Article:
However, to return back to the question about the meaning of modernity and tradition and the premises that generate them, it is evident that the answer that the modern is equivalent to the Western and European is not sufficient considering the cases of Baker and Walker. The narrative needs to exclude particular demographic within the West for it to be more specific. For if nudity and sexual dance was touted in a highly philosophical and aesthetic analysis offered in Toepfer’s article as strong features of modernity and women empowerment in German dance, why did it not apply to African American female dancers? Instead, African American female dancers had to deal with different type of constraining socio-moral code. Just to be accepted as regular citizens of a “modern” society, they needed to conform to the bourgeois morality. That is made clear in Fannie Williams’ statement written in the turn of the twentieth century that “showered with sexual and racial stereotypes, black women campaigned for respectability and moral authority….black women’s grave responsibility is to maintain bourgeois respectability because the negro is learning that the things our women are doing come first in the lessons of citizenship” (Elam and Krasner, 2001:197).

It is understood that even the characters of the German female dancers Toepfer refers to in his article might had their share of stigma and condemnation given the bourgeois morality prevailing in the West at the time and the shaky steps it was taking toward “new features of modernity” and accepting them as liberating agents. Yet, they were not perceived as acting according to their inherent immorality and savagery based on their skin color like Baker and Walker were. In retrospective analysis about modernity and its features, African American female dancers, or people of African descent in general in the West despite their tremendous liberating contributions to social liberty, political rights, art and fashion in the West are never portrayed as liberating, “modernizing” or civilizing agents. Instead, they have always been associated with the “traditional,” “backward” and “immoral.” That is why I suggest excluding specific demographic within the West to be able to accurately describe what is “modern” as it is popularly used a fact that necessitates adding a racial dimension to its connotation.


It is obvious from the cases discussed above that in every case of encounter between the West and Africa, and the Other in general, the modern and civilized has always been what the West is. Being civilized meant to behave and dress like a European. The fixation on women’s sexuality and considering it a measure of morality and propriety in Europe was projected on the rest to measure their level of civilization. Thus, since Africans and African women acted opposite to the Europeans in regard to sexuality and men-women relationship, they were considered lacking in civilization and described as traditional, and backward. Colonialists could not handle their sexual freedom and independence and posited them in the bottom of the ladder of civilization. Therefore, the intervention was to introduce patriarchal structure in which their sexuality was regulated and controlled the way it was in Europe. African women’s public presence was addressed through heavy campaigns on domesticity. Their revealed body signaled their savagery, therefore, required instructing them about decency and introducing all-covering outfits including the long dress and the headscarf. Their ritual dances with its erotic movements and explicit sexual chants needed to be eradicated and replaced with “composed appropriate civilized” games.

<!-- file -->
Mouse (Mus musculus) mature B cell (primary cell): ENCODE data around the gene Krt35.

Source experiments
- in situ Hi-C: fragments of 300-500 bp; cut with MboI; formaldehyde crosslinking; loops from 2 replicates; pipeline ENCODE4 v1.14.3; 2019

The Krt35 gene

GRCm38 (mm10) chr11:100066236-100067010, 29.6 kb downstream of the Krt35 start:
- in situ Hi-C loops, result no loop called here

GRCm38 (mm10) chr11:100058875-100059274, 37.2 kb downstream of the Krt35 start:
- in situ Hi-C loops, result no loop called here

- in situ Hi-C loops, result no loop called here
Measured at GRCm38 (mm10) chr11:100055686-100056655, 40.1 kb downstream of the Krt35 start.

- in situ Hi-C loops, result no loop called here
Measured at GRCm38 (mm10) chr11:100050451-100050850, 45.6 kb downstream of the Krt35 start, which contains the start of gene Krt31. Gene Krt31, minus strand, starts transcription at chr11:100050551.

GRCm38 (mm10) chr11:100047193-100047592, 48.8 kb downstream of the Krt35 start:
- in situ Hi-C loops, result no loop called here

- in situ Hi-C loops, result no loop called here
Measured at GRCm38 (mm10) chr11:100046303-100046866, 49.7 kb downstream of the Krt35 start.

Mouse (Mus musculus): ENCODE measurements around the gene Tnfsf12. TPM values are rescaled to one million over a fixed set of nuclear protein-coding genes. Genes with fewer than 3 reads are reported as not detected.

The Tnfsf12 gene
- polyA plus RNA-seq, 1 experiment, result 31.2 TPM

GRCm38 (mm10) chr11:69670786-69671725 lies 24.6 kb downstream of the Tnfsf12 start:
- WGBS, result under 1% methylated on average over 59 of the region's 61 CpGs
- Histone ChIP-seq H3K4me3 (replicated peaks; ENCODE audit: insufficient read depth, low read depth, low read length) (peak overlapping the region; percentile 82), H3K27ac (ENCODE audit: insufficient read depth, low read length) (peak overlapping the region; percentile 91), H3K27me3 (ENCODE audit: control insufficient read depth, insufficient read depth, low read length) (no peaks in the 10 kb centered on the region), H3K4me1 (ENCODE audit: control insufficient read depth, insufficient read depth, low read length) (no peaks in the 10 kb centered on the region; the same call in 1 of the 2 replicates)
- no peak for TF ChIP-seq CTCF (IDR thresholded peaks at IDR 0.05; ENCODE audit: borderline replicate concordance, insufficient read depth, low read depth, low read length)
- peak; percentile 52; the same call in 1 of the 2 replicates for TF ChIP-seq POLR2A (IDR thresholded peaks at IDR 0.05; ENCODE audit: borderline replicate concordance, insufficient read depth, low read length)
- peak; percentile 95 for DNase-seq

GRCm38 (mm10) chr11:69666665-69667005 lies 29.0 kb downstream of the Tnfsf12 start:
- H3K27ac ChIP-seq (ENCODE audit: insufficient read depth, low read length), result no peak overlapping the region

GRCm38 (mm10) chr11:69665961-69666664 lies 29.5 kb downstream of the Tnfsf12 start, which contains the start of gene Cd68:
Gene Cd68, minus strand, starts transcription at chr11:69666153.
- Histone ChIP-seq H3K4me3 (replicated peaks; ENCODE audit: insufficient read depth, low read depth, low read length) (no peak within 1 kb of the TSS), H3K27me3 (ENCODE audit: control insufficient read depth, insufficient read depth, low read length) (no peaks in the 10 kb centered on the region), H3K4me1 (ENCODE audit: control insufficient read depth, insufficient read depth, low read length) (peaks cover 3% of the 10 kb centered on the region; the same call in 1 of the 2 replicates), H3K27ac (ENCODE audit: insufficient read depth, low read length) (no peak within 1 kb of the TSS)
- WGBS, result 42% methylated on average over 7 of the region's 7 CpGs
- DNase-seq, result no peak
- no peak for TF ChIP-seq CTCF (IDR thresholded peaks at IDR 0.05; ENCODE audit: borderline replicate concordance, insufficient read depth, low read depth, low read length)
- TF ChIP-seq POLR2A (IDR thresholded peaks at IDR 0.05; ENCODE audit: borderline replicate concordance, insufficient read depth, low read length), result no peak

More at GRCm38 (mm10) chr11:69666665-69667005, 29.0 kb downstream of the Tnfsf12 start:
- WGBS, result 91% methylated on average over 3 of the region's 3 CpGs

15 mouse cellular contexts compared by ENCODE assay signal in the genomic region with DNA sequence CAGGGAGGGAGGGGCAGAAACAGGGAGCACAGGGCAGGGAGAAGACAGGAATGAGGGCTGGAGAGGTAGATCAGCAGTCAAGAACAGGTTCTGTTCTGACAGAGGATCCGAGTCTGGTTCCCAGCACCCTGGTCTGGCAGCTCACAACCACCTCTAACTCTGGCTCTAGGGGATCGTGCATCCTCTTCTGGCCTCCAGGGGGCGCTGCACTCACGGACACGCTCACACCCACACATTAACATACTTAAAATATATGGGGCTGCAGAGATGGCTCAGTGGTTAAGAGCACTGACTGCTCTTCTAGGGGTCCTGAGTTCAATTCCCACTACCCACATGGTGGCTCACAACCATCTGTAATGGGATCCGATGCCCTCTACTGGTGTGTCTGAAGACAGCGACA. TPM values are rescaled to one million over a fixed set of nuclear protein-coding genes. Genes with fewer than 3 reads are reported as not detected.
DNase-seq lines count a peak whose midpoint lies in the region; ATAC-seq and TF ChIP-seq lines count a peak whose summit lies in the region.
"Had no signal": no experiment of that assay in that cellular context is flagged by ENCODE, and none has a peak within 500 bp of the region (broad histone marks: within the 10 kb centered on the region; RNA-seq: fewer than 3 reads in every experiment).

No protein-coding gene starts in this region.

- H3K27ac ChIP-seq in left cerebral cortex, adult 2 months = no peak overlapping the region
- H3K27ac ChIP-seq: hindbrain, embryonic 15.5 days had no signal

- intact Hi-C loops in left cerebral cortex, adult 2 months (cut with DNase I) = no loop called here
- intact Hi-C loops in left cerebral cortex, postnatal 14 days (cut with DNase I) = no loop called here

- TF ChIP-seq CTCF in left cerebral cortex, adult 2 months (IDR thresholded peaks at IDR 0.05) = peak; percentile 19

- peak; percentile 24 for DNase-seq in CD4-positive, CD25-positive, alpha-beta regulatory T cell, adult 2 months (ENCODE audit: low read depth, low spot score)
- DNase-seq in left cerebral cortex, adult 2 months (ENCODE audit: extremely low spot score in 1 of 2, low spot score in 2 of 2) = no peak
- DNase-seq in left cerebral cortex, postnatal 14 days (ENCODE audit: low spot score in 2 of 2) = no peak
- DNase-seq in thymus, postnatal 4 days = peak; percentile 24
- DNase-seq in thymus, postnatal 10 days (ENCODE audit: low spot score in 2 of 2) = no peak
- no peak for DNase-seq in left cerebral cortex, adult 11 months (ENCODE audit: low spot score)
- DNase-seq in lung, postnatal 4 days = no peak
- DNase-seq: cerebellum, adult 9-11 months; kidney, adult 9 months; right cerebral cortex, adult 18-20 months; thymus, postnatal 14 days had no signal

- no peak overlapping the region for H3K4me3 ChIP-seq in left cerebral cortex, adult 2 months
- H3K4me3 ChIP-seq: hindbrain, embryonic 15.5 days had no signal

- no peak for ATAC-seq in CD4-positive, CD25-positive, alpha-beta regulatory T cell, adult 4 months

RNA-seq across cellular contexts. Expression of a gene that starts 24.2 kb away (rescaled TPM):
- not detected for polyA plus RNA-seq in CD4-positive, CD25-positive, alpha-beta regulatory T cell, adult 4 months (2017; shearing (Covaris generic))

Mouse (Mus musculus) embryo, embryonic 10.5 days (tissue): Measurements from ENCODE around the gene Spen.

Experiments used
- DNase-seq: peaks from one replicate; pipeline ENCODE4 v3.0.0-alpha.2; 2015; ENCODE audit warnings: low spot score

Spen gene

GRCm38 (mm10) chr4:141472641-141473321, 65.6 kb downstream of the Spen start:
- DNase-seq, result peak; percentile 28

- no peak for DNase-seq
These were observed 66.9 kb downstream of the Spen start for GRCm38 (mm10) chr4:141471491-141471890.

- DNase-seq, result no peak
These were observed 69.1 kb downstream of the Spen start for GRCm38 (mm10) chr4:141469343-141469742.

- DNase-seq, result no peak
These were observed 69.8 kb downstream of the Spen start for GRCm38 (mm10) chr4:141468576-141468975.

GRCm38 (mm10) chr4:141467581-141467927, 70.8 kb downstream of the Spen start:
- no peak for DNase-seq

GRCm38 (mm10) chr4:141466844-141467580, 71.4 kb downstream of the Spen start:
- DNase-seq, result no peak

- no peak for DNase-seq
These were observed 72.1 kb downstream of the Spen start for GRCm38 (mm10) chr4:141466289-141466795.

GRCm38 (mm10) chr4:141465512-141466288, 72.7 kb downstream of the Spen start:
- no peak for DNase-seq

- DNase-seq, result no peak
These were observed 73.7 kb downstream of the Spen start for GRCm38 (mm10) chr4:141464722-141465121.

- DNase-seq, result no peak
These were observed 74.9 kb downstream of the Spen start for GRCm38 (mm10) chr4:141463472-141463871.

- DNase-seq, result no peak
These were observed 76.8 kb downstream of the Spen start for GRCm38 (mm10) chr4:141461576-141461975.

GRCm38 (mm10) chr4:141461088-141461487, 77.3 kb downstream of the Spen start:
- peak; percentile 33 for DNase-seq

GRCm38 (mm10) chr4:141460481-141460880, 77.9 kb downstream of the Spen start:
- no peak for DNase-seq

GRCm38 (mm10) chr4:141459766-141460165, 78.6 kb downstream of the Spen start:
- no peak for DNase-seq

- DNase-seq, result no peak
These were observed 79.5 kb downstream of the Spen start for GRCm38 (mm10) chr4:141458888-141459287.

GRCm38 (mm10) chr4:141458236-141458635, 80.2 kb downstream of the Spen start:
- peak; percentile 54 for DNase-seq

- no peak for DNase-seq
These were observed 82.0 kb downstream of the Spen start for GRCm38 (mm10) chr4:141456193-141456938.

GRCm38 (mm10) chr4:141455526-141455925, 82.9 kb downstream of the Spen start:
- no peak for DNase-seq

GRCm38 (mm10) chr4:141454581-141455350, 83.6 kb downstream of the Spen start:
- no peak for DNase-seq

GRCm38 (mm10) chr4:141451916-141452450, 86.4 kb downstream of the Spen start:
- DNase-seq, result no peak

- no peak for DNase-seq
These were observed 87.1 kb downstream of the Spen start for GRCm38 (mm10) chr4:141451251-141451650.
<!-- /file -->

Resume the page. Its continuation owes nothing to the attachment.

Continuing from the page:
However, when the West came to terms with the obsession with women’s sexuality and its implications on gender-imbalanced roles in the 1960s of the twentieth century more than a century later, it realized the means to women liberation and empowerment. Henceforward, sexual freedom, revealed bodies, and erotic dance became potent features of civilization and modernity in the West. Curiously, that shift did not happen without projecting its opposite, which used to be Europe’s past moral system, on the Other again. Hence, in illogical illusive way the Other continued to occupy the space of the uncivilized, traditional, and backward despite the fact that this Other was the original home of the new features of “modernity.” The fact that these new features of modernity have been ever present in the Other, that is Africa, is ignored and overlooked thereby allowing for ahistorical narrative of civilization and modernity backed by mendacious epistemology where modernity is portrayed as one-way process stemming from one and only source, that is the West.

If the encounter of the West with Africans was about sameness and difference where the West recognizes itself against what it is not, then it would have been normal for Europe to define itself against its opposite. But this is not what we witness in the narratives of modernity and civilization. On the contrary, the West defines the rest, instead of itself, according to what the rest is not in correspondence with granting positive value to what the West is. In fact, “culture” seems to belong only to the rest while the West does not have “culture”; it has “modernity;” an exalted system aligned with science and philosophy; a higher construct beyond culture and above judgment.

Evidently, the meaning of modernity shifted from one thing to its total opposite as we have seen in the themes of women's morality without ever changing who is civilized and modern and who is not. The West has always been the custodian of civilization and the source of modernity thereby assigning modernity to a particular geographic region: Western Europe and North America. Yet, realizing the fact that certain demographic categories within the West have been excluded and ignored like the rest of the world in modernity narratives, it seems that modernity is not only assigned to a particular geographic region but also to a particular race and to skin color.

A glance at the contradictory meanings modernity and civilization held over time would make it appealing to think that the meanings of modernity is inconsistent. However, this inconsistency is only an appearance because these meanings are only manifestations for the same kernel. For modernity or “civilization” have been consistent on the following: